Completed Research

Maternal Healthcare for Women with Disabilities in Nepal

University College London

Women with disabilities’ right to maternal healthcare is the same as that of women without disabilities. However, in low-income countries such as Nepal, their access and quality of healthcare are often limited, despite national and international guidelines. Additionally, the multiple discrimination they face from their disability and their gender impact their experiences, which increases their risk of neglect, non-consensual care, and obstetric violence. This research project aims to identify barriers to access and quality of maternal healthcare for disabled women in Kathmandu. Identifying these barriers reveals gaps in policy implementation and available healthcare services. This allows policy recommendations and interventions to be made to improve maternal healthcare access and quality for these women.

Hard to Reach

Women with disabilities living in Nepal.

Key Takeaways

While this research is specific to Kathmandu, it paves the way for recommendations and national policy implementations, as well as future research within the field of disabilities. These recommendations include:

  1. Implement interactive workshops: this could help establish communication between the various participant groups to create and drive meaningful change. Such a workshop would allow the women to share their own or second-hand experiences and healthcare needs. Women from various socioeconomic backgrounds and disabilities should be included to account for varied perspectives. Other participants would include healthcare providers and policymakers in a position of influence who could easily disseminate the information to their networks.
  2. Address the lack of sufficient disability-friendly infrastructure and finances: there should be an awareness campaign targeted toward policymakers to ensure they understand the disabled community’s needs and the government should foster stronger partnerships with nongovernmental organizations (NGOs) and development banks to leverage funds and carry out disability-oriented projects.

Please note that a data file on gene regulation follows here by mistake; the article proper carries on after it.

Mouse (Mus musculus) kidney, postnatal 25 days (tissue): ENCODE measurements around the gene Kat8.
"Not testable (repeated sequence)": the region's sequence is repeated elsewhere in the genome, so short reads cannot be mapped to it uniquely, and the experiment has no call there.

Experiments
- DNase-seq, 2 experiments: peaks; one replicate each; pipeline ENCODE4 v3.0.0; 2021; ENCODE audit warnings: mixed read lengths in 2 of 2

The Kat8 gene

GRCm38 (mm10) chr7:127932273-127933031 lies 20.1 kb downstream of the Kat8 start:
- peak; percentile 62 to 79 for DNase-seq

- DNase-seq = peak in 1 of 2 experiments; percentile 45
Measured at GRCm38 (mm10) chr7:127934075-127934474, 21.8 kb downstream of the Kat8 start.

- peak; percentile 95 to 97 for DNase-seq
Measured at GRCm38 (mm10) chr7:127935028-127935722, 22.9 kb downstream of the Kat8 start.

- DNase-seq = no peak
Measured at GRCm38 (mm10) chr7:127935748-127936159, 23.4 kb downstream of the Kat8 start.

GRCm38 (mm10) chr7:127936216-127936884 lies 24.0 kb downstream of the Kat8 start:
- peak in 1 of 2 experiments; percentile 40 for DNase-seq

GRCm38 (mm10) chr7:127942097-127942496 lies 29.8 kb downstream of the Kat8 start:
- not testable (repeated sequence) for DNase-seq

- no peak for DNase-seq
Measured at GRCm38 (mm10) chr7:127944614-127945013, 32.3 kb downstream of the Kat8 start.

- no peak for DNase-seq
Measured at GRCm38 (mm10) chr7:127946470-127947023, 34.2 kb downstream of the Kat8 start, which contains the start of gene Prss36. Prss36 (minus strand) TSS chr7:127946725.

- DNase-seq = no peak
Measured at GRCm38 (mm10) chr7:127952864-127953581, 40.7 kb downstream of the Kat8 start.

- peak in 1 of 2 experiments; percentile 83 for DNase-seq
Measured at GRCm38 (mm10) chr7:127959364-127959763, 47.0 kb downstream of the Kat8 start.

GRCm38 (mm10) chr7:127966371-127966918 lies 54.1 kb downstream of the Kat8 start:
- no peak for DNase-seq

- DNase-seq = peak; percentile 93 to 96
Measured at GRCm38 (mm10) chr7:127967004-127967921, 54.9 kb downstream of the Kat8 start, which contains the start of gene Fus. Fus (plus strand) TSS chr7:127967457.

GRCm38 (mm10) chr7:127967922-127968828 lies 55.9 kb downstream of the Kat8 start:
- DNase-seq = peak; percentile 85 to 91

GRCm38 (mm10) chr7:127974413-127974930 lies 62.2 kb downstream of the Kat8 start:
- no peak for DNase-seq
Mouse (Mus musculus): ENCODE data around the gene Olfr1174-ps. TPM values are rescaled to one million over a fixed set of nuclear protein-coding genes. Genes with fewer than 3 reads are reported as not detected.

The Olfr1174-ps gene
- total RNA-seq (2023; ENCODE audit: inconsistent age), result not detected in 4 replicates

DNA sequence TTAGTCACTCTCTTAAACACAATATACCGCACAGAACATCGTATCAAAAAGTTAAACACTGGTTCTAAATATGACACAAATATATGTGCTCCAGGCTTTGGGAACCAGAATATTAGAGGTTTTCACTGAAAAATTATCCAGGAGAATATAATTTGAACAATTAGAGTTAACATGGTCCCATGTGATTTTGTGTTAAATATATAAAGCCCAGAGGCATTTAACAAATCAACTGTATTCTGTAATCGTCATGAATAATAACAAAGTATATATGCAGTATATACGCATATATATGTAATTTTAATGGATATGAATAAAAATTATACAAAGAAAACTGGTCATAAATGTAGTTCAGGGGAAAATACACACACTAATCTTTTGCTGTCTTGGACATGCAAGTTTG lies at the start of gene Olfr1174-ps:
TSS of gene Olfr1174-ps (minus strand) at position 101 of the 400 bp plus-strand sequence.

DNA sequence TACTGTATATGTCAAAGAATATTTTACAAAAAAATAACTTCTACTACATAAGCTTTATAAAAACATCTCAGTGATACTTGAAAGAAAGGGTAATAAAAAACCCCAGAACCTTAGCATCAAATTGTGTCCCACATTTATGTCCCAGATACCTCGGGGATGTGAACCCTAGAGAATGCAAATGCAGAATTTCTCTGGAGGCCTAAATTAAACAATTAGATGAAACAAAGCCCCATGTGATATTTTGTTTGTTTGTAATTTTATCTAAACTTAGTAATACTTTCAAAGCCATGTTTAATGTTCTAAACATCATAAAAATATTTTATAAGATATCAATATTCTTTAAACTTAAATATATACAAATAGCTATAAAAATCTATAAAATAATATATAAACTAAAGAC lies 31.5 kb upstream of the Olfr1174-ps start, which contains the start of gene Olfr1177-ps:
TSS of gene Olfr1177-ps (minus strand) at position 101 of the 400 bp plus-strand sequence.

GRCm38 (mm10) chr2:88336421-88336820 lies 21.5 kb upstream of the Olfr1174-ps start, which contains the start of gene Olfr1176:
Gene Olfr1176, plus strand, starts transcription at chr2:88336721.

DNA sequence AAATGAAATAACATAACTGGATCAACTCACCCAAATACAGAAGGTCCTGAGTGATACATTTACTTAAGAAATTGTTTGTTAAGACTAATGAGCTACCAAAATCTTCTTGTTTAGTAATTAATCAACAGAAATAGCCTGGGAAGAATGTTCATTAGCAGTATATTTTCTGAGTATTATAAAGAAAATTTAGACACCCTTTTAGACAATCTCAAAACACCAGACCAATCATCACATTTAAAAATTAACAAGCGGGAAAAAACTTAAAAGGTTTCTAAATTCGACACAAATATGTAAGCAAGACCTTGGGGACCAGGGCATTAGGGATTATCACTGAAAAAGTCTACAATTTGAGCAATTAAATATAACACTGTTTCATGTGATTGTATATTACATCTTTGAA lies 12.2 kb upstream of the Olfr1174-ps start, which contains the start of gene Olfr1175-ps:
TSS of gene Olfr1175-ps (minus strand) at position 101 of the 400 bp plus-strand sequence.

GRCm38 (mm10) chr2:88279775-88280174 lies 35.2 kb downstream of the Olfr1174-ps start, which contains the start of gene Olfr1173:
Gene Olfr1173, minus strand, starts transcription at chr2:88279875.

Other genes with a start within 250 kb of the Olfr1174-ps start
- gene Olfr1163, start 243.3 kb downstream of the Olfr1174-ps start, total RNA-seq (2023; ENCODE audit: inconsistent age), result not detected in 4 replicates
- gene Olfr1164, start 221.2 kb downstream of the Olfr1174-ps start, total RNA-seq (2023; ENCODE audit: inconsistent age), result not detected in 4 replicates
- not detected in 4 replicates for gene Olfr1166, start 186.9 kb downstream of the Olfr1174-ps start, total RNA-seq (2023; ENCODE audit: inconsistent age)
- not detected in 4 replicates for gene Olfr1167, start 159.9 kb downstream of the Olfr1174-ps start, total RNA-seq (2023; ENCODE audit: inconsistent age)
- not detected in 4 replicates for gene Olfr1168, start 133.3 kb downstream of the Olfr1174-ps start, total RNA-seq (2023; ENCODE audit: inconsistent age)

3. Develop specialized training programs for healthcare providers: these could be integrated into current training programs and encompass a wide range of topics such as tailored medical care, healthcare management techniques, and respectful and effective communication that considers the unique needs of these women.


We express our sincere gratitude to our mentors Dr. Kate Roll and Dr. Sara Hillman for their consistent support throughout this project. Their encouragement and advice in the design and execution of the research was crucial. We also thank Dr. Hridaya Devkota for his instrumental role in leading the recruitment process, the field research, and for being a source of support. A big thank you to Sapana Panta and Suyasha Adhikari for conducting the field research and for their contributions about culture in Nepal.

We are grateful to Naomi Saville and Maria Kett for their feedback and advice. We are also thankful for Laura Lemos who was an early contributor and inspired us to think critically about our research. Additionally, we thank Nicole Jolly for her guidance throughout this project. Finally, we thank all participants who agreed to take part in this study. We hope to amplify your voices with this report.

Note on language: Throughout this report, we use the words mothers and women to describe the participant groups because this is the standard language used in Nepal. We acknowledge that there may be individuals who do not align with the gender binary, and the experiences reflected in this research may be generalizable to them. Furthermore, any disability-related language in this paper is in line with Nepal’s official disability categorization outlined in its legislation called The Act Relating to Rights of Persons with Disabilities (2074).